Jamaica beyond Montego Bay and Negril: Five easy escapes from the beach, it's ajungle out there
Although it may be hard to believe, there's more to Jamaica than Montego Bay and Negril.
Are you ready to escape the beach?
Swamp it up at the Royal Palm Preserve
No doubt, Jamaica’s beaches and waters are beautiful. But everyone needs a break from the sun-stoking melanin production.
The Royal Palm Preserve is the perfect place to seek some shade and quiet — and just a short taxi ride from Negril Beach. The sanctuary harbors the last extensive stands of royal palms, a tree unique to Jamaica, many reaching over 100 feet.
It’s a great place to catch a glimpse of the Great Morass, an area of swampland, without getting your feet wet. A wooden walkway traverses wetlands and winds through palm groves for half a mile.
As a note of caution, before visiting, check the current status of the preserve, as there is talk of closing it to the public — which would be an unfortunate loss.
Enjoy a black sand lunch at Farquhar’s Beach and digest it in a mineral dip in Milk River
A day’s travel east of Montego Bay and Negril lies Farquhar’s Beach, or just “the beach” as it is locally known — a laid back slice of dark sand. The dirt road ends among a cluster of shacks that serve up some of the freshest seafood in Jamaica. Boats arrive throughout the day, unloading catches of fish, lobster, and shrimp.
After a good meal, continue digestion in one of the mineral baths at Milk River, near May Pen. Of course, wait one hour before plunging into the hot waters.
Supposedly containing some of the highest radioactivity and mineral content of any bath in the world, the Milk River mineral springs are said to cure a wide range of ailments. Sunburns might be one of them.
I settled in for the night in the spa-turned-hotel right on the grounds of the springs. Among the hospital décor and simple rooms, I felt transported to a 19th century sanatorium. The mineral baths consisted of nine tiled pools in a windowless basement. The restaurant’s excellent food served up a day’s worth of relaxation in a place where things haven’t changed much in the past 100 years.
Paddle bathtubs and go overboard with the manatees in Alligator Hole
Another attraction within the Milk River area is Alligator Hole. For a few dollars, we were able to rent a small aluminum hull of questionable seaworthiness, received two pieces of wood shaped roughly like primordial paddles, and a plastic jug for bailing.
The boat moved as efficiently as paddling an upside-down brass tub. Fortunately, we soon realized the water lay still among dense reeds and the pond was of finite size.
Several years ago, three manatees had been captured by local fishermen and brought to the clear waters of Alligator Hole. A thick net strung across the only exit ensures the future protection of these rare animals and continued tourist dollars.
The easiest way to see these gentle behemoths is during feeding time in the evening, but a few bubbles betrayed their presence to us in the middle of the afternoon.
The creatures were shy and disappeared after I dove in. I hoped the crocodilians were taking a break.
We paddled, bailed water and paddled some more, exploring the tangled mangrove forest before returning the vessel to port.
Perfect your balancing act on bat guano in the Cockpit Country caves
What many visitors to Jamaica don’t realize is that just inland from Montego Bay awaits an area of wild and untouched jungle. It’s a place where the largest butterfly in the Western Hemisphere wings through the forest during the day, and innumerable bats emerge from hundreds of caves at night.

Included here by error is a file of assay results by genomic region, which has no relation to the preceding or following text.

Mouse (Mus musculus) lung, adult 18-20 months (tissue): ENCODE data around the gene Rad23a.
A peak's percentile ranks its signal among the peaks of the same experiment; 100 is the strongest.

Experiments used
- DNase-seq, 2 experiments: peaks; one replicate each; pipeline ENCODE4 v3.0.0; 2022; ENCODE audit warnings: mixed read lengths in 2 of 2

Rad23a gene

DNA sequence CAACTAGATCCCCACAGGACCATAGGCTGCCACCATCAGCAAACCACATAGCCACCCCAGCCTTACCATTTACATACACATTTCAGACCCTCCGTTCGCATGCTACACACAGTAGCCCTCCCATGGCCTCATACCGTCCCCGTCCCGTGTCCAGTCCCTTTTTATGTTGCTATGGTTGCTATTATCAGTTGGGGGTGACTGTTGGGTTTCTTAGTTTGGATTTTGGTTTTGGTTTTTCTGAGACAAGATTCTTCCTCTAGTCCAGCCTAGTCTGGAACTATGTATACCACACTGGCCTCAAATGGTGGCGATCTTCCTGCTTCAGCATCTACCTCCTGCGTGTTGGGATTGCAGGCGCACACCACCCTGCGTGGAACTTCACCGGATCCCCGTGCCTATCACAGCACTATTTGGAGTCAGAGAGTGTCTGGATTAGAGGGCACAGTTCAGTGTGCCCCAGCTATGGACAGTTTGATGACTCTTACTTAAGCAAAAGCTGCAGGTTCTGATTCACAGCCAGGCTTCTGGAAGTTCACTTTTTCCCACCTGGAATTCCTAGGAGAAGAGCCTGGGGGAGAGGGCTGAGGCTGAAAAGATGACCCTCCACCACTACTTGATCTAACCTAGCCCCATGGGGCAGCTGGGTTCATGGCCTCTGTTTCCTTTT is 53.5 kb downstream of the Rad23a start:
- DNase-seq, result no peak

The Cockpit Country of western Jamaica derived its name from hundreds of caves and sinkholes found in its Karst Mountains. Early explorers found temperatures and humidity in these caverns to be akin to the climate of cockfighting rings.
Always going below the surface for all of my travel stories, I had just slipped on wet bat guano several feet thick and my torch went out. In pitch black, I fumbled with my flashlight as hundreds of thousands of bats chattered and whirred above. I was soaked with perspiration and struggled to breathe in the hot, humid air.
After recovering, I continued deeper into the cave. I could make out some rough limestone columns, stalagmites, and stalactites. Tiny gnats buzzed by my face — first hundreds, than thousands. When I couldn’t help but breathe insects, I beat a quick retreat, slipping on the guano one more time on the way out.
Covered in sweat, insects, and excrement, I felt like I had gained a deeper understanding of the place and its name. I rinsed in one of the rivers, flowing clean and cold out of the hills that rise like steep domes from the forest.
Refreshed, I walked to a roadside store. Dango, a true-to-the-bone Rastafarian, was the proprietor-sometimes-guide, as well as a local legend. Since he didn’t have anything to sell other than tepid bottles of Coke, I bought one. He offered to guide me to a nearby cave to see some bats. I appreciated the offer, but told him I had just seen a few.
Relive classic Hollywood moments in the Blue Lagoon
Yes, the Blue Lagoon of movie fame lies near Port Antonio on the east coast of Jamaica. Crystal clear waters continue to pour from underground springs into a small bay open to the warm Caribbean on one side.
During the week, it’s possible to have the whole lagoon to yourself, and the perfect waters invite you to swim and snorkel.
The entire east coast of the island sees much lower numbers of tourists. Dramatic cliffs give way to empty beaches and small towns offer looks at day-to-day Jamaican life.
There are many other interesting places and beautiful corners remaining to be explored. People are friendly and helpful throughout, the food delicious, and there is much more to Jamaica than reggae, Montego Bay, and Negril.